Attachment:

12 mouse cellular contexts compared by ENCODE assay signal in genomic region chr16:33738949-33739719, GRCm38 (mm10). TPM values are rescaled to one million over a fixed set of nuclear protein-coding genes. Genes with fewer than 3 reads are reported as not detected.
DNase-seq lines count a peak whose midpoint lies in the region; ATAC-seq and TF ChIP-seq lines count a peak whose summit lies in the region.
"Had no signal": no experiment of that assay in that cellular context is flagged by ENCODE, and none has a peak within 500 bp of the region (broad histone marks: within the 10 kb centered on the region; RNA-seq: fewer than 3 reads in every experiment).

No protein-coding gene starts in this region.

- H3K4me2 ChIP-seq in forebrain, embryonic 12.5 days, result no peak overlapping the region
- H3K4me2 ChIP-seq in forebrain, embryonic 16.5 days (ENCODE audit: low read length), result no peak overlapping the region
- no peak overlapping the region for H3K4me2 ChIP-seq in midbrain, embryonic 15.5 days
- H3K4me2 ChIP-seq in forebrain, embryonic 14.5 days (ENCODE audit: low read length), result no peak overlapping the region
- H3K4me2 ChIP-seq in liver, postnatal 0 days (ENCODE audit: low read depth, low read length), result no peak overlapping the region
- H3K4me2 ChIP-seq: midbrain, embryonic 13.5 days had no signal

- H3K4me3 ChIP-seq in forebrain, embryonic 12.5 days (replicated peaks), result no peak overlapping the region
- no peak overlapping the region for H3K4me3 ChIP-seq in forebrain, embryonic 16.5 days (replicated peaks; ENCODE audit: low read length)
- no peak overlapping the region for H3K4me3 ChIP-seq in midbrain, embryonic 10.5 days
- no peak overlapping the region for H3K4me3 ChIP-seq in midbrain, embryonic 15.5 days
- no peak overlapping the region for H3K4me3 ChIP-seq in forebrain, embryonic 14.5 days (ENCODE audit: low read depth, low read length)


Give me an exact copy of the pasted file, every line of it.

12 mouse cellular contexts compared by ENCODE assay signal in genomic region chr16:33738949-33739719, GRCm38 (mm10). TPM values are rescaled to one million over a fixed set of nuclear protein-coding genes. Genes with fewer than 3 reads are reported as not detected.
DNase-seq lines count a peak whose midpoint lies in the region; ATAC-seq and TF ChIP-seq lines count a peak whose summit lies in the region.
"Had no signal": no experiment of that assay in that cellular context is flagged by ENCODE, and none has a peak within 500 bp of the region (broad histone marks: within the 10 kb centered on the region; RNA-seq: fewer than 3 reads in every experiment).

No protein-coding gene starts in this region.

- H3K4me2 ChIP-seq in forebrain, embryonic 12.5 days, result no peak overlapping the region
- H3K4me2 ChIP-seq in forebrain, embryonic 16.5 days (ENCODE audit: low read length), result no peak overlapping the region
- no peak overlapping the region for H3K4me2 ChIP-seq in midbrain, embryonic 15.5 days
- H3K4me2 ChIP-seq in forebrain, embryonic 14.5 days (ENCODE audit: low read length), result no peak overlapping the region
- H3K4me2 ChIP-seq in liver, postnatal 0 days (ENCODE audit: low read depth, low read length), result no peak overlapping the region
- H3K4me2 ChIP-seq: midbrain, embryonic 13.5 days had no signal

- H3K4me3 ChIP-seq in forebrain, embryonic 12.5 days (replicated peaks), result no peak overlapping the region
- no peak overlapping the region for H3K4me3 ChIP-seq in forebrain, embryonic 16.5 days (replicated peaks; ENCODE audit: low read length)
- no peak overlapping the region for H3K4me3 ChIP-seq in midbrain, embryonic 10.5 days
- no peak overlapping the region for H3K4me3 ChIP-seq in midbrain, embryonic 15.5 days
- no peak overlapping the region for H3K4me3 ChIP-seq in forebrain, embryonic 14.5 days (ENCODE audit: low read depth, low read length)